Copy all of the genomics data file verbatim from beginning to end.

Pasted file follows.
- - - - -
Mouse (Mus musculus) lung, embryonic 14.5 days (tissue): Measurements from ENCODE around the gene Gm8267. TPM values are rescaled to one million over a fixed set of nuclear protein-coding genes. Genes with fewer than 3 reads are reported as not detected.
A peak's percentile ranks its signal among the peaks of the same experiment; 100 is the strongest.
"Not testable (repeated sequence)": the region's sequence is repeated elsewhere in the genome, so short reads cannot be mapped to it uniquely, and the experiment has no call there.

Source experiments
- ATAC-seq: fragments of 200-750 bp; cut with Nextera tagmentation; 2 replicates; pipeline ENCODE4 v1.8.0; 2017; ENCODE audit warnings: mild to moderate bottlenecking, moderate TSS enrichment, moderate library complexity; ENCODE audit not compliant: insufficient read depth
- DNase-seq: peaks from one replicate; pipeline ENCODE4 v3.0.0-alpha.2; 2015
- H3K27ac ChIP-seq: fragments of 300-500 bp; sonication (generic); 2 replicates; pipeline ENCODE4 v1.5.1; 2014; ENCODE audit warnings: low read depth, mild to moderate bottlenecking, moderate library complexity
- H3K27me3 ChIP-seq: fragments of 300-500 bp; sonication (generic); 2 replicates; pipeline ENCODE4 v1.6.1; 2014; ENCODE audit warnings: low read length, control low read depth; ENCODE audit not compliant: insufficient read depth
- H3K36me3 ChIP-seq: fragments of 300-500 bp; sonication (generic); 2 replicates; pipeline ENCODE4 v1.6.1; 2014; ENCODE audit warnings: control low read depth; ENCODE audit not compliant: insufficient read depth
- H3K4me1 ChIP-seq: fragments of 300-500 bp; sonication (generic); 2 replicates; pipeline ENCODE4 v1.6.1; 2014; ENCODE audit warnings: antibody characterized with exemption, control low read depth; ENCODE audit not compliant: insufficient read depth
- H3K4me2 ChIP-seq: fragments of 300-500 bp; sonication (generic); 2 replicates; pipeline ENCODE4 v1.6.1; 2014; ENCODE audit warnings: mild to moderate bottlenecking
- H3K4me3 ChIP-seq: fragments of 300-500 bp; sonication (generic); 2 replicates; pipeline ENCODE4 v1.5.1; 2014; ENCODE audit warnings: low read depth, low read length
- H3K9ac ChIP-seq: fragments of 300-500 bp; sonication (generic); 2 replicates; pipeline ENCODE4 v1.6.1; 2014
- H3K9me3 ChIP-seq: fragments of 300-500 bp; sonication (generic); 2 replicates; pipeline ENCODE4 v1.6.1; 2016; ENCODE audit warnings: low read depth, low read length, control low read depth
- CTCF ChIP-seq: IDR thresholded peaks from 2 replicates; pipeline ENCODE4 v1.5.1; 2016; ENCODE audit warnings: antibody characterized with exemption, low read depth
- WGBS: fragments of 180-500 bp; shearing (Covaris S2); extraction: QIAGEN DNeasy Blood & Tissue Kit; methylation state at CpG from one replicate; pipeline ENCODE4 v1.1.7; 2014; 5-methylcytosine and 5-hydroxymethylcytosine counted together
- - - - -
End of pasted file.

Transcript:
Mouse (Mus musculus) lung, embryonic 14.5 days (tissue): Measurements from ENCODE around the gene Gm8267. TPM values are rescaled to one million over a fixed set of nuclear protein-coding genes. Genes with fewer than 3 reads are reported as not detected.
A peak's percentile ranks its signal among the peaks of the same experiment; 100 is the strongest.
"Not testable (repeated sequence)": the region's sequence is repeated elsewhere in the genome, so short reads cannot be mapped to it uniquely, and the experiment has no call there.

Source experiments
- ATAC-seq: fragments of 200-750 bp; cut with Nextera tagmentation; 2 replicates; pipeline ENCODE4 v1.8.0; 2017; ENCODE audit warnings: mild to moderate bottlenecking, moderate TSS enrichment, moderate library complexity; ENCODE audit not compliant: insufficient read depth
- DNase-seq: peaks from one replicate; pipeline ENCODE4 v3.0.0-alpha.2; 2015
- H3K27ac ChIP-seq: fragments of 300-500 bp; sonication (generic); 2 replicates; pipeline ENCODE4 v1.5.1; 2014; ENCODE audit warnings: low read depth, mild to moderate bottlenecking, moderate library complexity
- H3K27me3 ChIP-seq: fragments of 300-500 bp; sonication (generic); 2 replicates; pipeline ENCODE4 v1.6.1; 2014; ENCODE audit warnings: low read length, control low read depth; ENCODE audit not compliant: insufficient read depth
- H3K36me3 ChIP-seq: fragments of 300-500 bp; sonication (generic); 2 replicates; pipeline ENCODE4 v1.6.1; 2014; ENCODE audit warnings: control low read depth; ENCODE audit not compliant: insufficient read depth
- H3K4me1 ChIP-seq: fragments of 300-500 bp; sonication (generic); 2 replicates; pipeline ENCODE4 v1.6.1; 2014; ENCODE audit warnings: antibody characterized with exemption, control low read depth; ENCODE audit not compliant: insufficient read depth
- H3K4me2 ChIP-seq: fragments of 300-500 bp; sonication (generic); 2 replicates; pipeline ENCODE4 v1.6.1; 2014; ENCODE audit warnings: mild to moderate bottlenecking
- H3K4me3 ChIP-seq: fragments of 300-500 bp; sonication (generic); 2 replicates; pipeline ENCODE4 v1.5.1; 2014; ENCODE audit warnings: low read depth, low read length
- H3K9ac ChIP-seq: fragments of 300-500 bp; sonication (generic); 2 replicates; pipeline ENCODE4 v1.6.1; 2014
- H3K9me3 ChIP-seq: fragments of 300-500 bp; sonication (generic); 2 replicates; pipeline ENCODE4 v1.6.1; 2016; ENCODE audit warnings: low read depth, low read length, control low read depth
- CTCF ChIP-seq: IDR thresholded peaks from 2 replicates; pipeline ENCODE4 v1.5.1; 2016; ENCODE audit warnings: antibody characterized with exemption, low read depth
- WGBS: fragments of 180-500 bp; shearing (Covaris S2); extraction: QIAGEN DNeasy Blood & Tissue Kit; methylation state at CpG from one replicate; pipeline ENCODE4 v1.1.7; 2014; 5-methylcytosine and 5-hydroxymethylcytosine counted together